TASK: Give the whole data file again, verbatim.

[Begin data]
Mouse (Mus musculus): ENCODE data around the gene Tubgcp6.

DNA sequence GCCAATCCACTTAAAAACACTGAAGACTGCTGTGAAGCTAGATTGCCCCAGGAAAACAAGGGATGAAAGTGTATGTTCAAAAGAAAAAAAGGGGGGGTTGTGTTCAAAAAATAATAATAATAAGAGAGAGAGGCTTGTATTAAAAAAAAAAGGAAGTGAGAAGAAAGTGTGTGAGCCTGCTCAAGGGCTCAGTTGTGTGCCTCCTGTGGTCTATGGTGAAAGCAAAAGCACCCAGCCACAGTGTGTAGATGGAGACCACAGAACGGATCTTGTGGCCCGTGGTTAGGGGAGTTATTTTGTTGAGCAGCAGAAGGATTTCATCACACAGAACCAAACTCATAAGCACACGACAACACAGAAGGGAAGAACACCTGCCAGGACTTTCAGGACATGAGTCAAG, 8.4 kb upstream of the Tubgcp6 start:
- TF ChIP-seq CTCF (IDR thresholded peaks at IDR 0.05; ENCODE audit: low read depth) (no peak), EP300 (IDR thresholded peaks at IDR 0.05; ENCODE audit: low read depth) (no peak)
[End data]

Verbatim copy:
Mouse (Mus musculus): ENCODE data around the gene Tubgcp6.

DNA sequence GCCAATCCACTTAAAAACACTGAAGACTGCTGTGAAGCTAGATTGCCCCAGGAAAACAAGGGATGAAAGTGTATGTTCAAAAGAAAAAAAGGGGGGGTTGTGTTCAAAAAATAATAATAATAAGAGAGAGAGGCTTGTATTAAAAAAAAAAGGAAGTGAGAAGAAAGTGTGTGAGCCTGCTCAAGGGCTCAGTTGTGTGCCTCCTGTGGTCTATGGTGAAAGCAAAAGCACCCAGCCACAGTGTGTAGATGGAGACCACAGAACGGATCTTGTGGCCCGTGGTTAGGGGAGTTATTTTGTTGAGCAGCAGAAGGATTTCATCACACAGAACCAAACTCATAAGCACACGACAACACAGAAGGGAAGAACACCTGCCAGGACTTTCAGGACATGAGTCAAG, 8.4 kb upstream of the Tubgcp6 start:
- TF ChIP-seq CTCF (IDR thresholded peaks at IDR 0.05; ENCODE audit: low read depth) (no peak), EP300 (IDR thresholded peaks at IDR 0.05; ENCODE audit: low read depth) (no peak)